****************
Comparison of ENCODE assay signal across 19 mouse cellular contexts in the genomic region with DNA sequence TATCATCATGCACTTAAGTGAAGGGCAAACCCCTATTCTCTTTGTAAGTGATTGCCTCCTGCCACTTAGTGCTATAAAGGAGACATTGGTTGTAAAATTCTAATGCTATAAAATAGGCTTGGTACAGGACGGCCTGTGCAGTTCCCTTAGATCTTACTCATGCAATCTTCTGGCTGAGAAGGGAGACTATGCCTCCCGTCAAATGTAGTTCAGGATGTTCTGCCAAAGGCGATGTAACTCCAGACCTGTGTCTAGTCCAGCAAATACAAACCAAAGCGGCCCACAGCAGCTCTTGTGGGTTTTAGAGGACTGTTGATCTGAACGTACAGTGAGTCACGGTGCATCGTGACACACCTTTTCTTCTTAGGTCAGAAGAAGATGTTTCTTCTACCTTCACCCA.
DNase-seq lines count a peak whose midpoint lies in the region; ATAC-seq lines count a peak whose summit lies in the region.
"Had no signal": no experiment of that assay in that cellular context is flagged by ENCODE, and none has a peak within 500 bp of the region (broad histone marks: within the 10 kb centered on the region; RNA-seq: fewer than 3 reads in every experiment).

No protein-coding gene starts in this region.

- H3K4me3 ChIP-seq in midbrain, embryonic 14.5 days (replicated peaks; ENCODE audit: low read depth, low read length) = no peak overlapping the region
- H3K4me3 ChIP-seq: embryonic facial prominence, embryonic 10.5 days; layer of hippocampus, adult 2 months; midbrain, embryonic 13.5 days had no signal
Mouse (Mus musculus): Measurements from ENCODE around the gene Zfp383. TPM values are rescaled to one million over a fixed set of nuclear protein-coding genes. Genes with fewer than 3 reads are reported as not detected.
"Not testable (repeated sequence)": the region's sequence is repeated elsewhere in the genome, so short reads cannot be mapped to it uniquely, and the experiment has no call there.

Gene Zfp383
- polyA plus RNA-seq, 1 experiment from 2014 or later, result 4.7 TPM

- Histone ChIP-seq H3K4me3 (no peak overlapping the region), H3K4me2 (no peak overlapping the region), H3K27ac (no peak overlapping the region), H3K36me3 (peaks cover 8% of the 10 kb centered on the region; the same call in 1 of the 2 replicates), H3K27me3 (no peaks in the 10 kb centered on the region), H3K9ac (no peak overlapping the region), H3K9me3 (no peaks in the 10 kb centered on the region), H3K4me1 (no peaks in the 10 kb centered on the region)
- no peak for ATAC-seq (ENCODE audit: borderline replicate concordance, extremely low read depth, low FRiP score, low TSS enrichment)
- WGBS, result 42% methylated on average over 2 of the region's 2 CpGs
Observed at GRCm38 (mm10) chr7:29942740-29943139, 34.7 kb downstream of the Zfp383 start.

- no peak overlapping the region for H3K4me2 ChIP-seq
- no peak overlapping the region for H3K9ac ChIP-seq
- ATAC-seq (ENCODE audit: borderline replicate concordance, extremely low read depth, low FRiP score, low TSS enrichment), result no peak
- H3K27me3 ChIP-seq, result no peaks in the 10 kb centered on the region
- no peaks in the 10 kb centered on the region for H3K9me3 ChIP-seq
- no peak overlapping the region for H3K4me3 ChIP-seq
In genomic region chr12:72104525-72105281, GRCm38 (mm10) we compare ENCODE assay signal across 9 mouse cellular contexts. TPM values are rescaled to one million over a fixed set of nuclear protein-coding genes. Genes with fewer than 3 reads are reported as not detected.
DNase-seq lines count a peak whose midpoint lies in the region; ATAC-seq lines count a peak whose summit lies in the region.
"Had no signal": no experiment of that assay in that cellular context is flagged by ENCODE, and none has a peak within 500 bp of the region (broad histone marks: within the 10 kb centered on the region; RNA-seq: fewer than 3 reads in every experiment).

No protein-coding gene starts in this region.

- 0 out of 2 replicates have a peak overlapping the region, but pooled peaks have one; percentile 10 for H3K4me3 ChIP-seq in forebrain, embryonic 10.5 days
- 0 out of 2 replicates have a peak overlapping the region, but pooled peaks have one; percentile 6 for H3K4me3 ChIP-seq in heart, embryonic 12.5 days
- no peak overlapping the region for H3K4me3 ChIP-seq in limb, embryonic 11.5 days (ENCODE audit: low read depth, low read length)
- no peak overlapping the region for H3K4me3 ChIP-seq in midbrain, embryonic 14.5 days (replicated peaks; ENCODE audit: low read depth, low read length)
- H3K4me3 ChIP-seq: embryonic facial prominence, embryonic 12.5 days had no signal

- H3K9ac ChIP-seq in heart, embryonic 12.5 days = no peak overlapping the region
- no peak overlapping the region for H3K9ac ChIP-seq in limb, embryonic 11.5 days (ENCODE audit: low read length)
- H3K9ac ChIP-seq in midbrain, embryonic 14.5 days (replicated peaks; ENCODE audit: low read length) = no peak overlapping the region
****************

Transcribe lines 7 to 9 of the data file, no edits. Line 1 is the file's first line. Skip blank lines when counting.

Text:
Mouse (Mus musculus): Measurements from ENCODE around the gene Zfp383. TPM values are rescaled to one million over a fixed set of nuclear protein-coding genes. Genes with fewer than 3 reads are reported as not detected.
"Not testable (repeated sequence)": the region's sequence is repeated elsewhere in the genome, so short reads cannot be mapped to it uniquely, and the experiment has no call there.

Gene Zfp383